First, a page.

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I recently attended the 56th annual BC Leadership Prayer Breakfast in Vancouver. This was the first time I had been at an event such as this and I went slightly reluctant, for several reasons.
The first being the time. The program was slated to begin promptly at 7:30 am, which entailed an earlier start to the day than I typically have (I’d like to blame my youngest who likes to make his struggles with sleep a shared experience, but that’s probably not entirely fair).
The second reason I was hesitant was my assumption about how I would feel in the room. Having emerged from a faith community in my childhood that certainly was unsupportive of women in positions of leadership and, more recently, a church where egalitarianism was not a settled issue, I have found myself a little shy in rooms of religious people as I don’t know how I’ll be received.
I found this assumption, to my surprise, unfounded. My organization had not purchased an entire table and so we – I attended with my coworker – were seated with people we didn’t know. This is not normally my favourite social setting but the people that we were seated with were very interesting and friendly, so it ultimately was a pro for me.
As a person who often finds themselves on the logistical end of events, I was impressed with those who organized the event. The task of getting 800 people in a room at 7 am for any event is quite a feat and there were some completely unavoidable logistical bumps that were impressively handled.
A bit mixed
Overall, though, the event ended up feeling a bit mixed for me. The program played out like a sort of church service, with a curious, at least to me, mix of political and religious elements, complete with the singing of the national anthem, wonderful land acknowledgement and prayer.
The dais was set with national and provincial flags and addresses were made by the Premier, leader of the Opposition and Vancouver’s Mayor.
The main address was scheduled to be an interview with Chief Phil Fontaine, Indigenous Canadian leader, advocate and former National Chief of the Assembly of First Nations.
Unfortunately, he had fallen ill the previous evening, so his wife, Kathleen Mahoney, a lawyer who has done a lot of human rights work, including working on Canada’s TRC, filled in. The interview was excellent and was preceded by a clip from ForGive, a short documentary about Phil Fontaine’s 2009 visit to the Vatican, You can find the documentary here.
On the cusp
In the program, the expressed purpose was to provide “an opportunity to participate in fellowship and reflection” that would transcend “business interests and despite political differences.” In some ways, the breakfast fulfilled this, but it more sat on the cusp of meeting this purpose. Ultimately, I felt that I was experiencing a potential, a view, of what this event could be.
With a captive audience of nearly 800 people, representing a vast network of Christian communities and organizations across the Lower Mainland, this event has a wide reach. I applaud the planning committee’s decision to platform Indigenous voices and raise the often uncomfortable topic of reconciliation and the church’s direct role and responsibility in this journey. I hope this continues.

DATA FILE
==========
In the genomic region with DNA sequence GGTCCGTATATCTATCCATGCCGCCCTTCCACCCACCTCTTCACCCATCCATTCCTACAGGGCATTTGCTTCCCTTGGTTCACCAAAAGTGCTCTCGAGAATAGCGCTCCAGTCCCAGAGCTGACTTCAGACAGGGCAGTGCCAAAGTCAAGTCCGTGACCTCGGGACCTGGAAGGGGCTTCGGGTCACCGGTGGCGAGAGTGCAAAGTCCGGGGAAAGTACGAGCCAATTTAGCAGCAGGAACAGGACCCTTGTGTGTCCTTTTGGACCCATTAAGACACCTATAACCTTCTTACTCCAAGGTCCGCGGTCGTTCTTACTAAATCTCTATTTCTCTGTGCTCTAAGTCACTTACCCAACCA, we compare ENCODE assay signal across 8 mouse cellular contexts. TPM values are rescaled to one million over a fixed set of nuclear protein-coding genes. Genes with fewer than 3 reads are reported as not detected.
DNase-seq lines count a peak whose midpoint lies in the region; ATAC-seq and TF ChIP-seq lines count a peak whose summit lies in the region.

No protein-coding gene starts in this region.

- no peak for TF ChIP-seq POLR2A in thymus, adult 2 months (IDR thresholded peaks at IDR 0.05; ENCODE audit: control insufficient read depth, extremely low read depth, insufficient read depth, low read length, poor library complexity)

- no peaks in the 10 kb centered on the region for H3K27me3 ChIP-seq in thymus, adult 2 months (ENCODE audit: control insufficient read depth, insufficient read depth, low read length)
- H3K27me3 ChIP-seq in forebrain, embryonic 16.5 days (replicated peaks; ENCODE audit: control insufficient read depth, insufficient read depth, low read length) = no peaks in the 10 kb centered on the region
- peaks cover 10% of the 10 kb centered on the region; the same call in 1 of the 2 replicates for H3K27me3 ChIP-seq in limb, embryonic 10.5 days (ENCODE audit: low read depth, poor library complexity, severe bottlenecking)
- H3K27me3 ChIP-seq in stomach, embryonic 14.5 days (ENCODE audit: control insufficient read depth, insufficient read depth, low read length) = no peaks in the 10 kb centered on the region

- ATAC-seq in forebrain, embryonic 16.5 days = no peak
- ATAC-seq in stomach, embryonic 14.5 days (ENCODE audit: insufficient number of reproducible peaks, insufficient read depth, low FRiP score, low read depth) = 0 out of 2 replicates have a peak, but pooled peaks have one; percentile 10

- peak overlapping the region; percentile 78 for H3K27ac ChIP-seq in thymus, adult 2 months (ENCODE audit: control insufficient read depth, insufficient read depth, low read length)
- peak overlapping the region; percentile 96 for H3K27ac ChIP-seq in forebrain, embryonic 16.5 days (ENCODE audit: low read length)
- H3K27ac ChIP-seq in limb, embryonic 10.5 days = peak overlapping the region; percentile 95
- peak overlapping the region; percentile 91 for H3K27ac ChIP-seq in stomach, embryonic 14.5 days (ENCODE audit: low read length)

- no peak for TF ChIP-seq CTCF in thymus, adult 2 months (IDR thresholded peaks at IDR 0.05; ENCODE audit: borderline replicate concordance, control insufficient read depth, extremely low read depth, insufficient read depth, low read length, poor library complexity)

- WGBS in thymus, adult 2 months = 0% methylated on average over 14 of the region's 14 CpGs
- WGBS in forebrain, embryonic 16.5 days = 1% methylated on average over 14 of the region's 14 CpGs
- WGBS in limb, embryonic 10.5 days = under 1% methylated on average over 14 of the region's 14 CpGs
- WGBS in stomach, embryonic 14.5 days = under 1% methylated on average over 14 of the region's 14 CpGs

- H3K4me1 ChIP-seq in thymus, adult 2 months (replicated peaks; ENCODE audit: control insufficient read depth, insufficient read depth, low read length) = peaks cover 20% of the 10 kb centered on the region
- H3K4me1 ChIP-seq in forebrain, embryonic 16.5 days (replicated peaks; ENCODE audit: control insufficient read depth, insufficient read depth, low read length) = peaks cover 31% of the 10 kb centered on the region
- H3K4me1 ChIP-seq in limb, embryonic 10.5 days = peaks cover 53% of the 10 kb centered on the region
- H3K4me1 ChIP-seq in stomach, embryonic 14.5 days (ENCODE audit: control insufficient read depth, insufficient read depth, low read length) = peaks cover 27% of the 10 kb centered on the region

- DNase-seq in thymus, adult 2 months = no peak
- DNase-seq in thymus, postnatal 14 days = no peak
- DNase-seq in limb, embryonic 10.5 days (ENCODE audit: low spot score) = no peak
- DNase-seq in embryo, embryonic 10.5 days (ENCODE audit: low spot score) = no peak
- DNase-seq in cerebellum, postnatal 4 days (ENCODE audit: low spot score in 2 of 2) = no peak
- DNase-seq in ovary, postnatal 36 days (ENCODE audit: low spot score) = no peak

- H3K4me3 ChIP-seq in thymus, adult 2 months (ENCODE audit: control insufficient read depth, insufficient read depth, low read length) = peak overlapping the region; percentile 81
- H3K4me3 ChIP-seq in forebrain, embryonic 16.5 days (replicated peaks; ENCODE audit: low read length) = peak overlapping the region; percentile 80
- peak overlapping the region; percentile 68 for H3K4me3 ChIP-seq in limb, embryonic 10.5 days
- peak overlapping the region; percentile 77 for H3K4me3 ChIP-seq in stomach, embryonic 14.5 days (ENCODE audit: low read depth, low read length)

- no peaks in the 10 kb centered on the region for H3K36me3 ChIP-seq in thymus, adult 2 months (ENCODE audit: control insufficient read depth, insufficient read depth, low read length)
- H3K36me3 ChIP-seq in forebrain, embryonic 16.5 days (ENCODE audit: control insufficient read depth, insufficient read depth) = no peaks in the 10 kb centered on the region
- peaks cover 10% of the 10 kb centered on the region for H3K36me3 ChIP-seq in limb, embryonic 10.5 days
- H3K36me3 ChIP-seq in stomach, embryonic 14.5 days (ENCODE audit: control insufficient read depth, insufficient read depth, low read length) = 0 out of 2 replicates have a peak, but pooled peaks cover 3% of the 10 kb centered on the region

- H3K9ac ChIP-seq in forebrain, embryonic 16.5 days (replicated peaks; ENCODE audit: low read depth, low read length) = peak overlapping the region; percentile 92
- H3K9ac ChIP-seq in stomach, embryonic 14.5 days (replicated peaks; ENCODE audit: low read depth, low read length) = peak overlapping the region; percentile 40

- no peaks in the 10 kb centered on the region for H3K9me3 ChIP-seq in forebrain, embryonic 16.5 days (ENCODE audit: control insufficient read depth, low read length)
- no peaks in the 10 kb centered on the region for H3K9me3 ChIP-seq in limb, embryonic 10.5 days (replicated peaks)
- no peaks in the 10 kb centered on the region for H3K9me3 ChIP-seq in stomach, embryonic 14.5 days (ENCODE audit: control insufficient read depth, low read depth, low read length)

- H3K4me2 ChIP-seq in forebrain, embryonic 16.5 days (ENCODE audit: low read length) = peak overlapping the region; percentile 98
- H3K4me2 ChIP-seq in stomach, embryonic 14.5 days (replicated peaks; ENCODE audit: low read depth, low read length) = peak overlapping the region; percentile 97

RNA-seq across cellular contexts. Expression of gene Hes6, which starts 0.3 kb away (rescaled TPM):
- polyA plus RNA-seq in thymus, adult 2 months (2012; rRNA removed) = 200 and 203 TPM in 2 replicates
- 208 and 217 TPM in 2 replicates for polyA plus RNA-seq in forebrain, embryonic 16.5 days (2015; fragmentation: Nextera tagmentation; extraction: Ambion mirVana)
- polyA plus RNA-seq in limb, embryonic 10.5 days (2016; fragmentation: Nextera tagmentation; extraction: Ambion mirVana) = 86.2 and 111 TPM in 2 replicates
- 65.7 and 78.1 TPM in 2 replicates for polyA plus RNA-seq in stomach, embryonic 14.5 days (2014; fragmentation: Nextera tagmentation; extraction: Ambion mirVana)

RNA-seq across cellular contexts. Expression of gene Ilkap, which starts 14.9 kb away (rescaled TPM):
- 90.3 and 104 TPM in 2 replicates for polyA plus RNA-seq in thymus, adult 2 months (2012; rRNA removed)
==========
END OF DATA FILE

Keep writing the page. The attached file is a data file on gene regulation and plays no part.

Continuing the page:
The church has power
The church has historically held a great deal of power. This power has existed in the realms of politics, money and cultural influence, as well as other places, and, regardless of what some may say, the church still has power. The church has not always used this power and influence in good ways. Some of what Kathleen Mahoney spoke of in her interview was a difficult, but necessary reminder of this fact.
I wish there had been more time spent on the interview at the Prayer Breakfast. While it was good to see local and provincial representation from several political parties, the time allotted for greetings from politicians, I believe, could have been lessened to afford more time for the interview, for reflection on deeper issues.
I do not say this to critique the organizers. I say this because this gathering is a unique opportunity for the church and Christian community to hear about and reflect on meaningful issues and I want to fit in all the time possible for that reflection.
The church has power. I would guess that every person in the room that morning is connected to a larger community or organization. An amazing amount of potential exists in that room to generate conversations about things such as reconciliation, or the best uses of church resources, or how to work with local politicians to address crises like housing or the environment, or how to form beautiful relationships within the various neighbourhoods and cities we live in.
There is much we can reflect on, must reflect on, and at this event, it can be done while eating bacon, which, in my opinion, is always a good thing. I look forward to seeing what is planned for next year.
Allison Williams is a graduate student at the Vancouver School of Theology and works at Reflector Project, a local non-profit organization speaking and teaching non-divisive, hopeful theology. She is co-host of Rector’s Cupboard, a podcast that explores themes of theology and culture.